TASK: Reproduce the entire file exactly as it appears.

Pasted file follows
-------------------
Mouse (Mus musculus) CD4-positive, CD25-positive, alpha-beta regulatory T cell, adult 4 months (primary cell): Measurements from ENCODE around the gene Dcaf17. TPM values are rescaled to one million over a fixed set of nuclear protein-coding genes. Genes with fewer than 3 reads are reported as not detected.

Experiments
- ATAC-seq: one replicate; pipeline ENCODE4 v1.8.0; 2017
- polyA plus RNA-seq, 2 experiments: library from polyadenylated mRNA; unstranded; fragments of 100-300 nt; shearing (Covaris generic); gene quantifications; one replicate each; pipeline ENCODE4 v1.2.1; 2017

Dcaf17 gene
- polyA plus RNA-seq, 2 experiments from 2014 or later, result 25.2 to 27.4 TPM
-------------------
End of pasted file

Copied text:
Mouse (Mus musculus) CD4-positive, CD25-positive, alpha-beta regulatory T cell, adult 4 months (primary cell): Measurements from ENCODE around the gene Dcaf17. TPM values are rescaled to one million over a fixed set of nuclear protein-coding genes. Genes with fewer than 3 reads are reported as not detected.

Experiments
- ATAC-seq: one replicate; pipeline ENCODE4 v1.8.0; 2017
- polyA plus RNA-seq, 2 experiments: library from polyadenylated mRNA; unstranded; fragments of 100-300 nt; shearing (Covaris generic); gene quantifications; one replicate each; pipeline ENCODE4 v1.2.1; 2017

Dcaf17 gene
- polyA plus RNA-seq, 2 experiments from 2014 or later, result 25.2 to 27.4 TPM